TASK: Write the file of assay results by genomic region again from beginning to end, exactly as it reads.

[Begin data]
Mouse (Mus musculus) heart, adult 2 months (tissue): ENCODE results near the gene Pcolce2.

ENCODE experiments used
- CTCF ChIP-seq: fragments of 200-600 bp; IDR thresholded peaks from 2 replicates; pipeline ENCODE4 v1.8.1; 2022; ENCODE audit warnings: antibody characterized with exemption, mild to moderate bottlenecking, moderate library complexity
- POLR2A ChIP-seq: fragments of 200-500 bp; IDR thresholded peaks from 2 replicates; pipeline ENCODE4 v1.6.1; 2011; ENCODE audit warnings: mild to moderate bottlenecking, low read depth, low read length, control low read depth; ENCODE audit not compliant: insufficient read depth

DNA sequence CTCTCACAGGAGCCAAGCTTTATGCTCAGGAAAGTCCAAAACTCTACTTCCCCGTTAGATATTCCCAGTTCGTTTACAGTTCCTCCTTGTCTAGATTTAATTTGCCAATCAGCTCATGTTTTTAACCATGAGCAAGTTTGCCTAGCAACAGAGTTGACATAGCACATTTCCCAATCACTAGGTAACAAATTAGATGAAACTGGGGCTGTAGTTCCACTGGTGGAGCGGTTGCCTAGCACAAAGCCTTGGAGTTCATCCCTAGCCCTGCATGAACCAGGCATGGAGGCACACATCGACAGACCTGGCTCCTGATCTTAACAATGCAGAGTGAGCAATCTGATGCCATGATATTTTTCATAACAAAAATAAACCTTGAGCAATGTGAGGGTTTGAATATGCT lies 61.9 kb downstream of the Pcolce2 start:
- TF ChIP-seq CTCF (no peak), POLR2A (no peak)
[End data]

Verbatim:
Mouse (Mus musculus) heart, adult 2 months (tissue): ENCODE results near the gene Pcolce2.

ENCODE experiments used
- CTCF ChIP-seq: fragments of 200-600 bp; IDR thresholded peaks from 2 replicates; pipeline ENCODE4 v1.8.1; 2022; ENCODE audit warnings: antibody characterized with exemption, mild to moderate bottlenecking, moderate library complexity
- POLR2A ChIP-seq: fragments of 200-500 bp; IDR thresholded peaks from 2 replicates; pipeline ENCODE4 v1.6.1; 2011; ENCODE audit warnings: mild to moderate bottlenecking, low read depth, low read length, control low read depth; ENCODE audit not compliant: insufficient read depth

DNA sequence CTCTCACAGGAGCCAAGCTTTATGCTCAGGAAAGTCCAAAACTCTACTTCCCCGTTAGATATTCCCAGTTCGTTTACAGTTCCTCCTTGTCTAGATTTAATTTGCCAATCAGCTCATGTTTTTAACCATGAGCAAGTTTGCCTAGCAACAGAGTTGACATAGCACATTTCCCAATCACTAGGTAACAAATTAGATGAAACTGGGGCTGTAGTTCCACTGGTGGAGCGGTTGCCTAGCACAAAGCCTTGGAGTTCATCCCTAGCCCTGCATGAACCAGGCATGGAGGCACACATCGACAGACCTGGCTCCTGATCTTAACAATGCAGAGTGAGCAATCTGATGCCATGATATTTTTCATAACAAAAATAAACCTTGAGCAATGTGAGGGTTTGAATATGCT lies 61.9 kb downstream of the Pcolce2 start:
- TF ChIP-seq CTCF (no peak), POLR2A (no peak)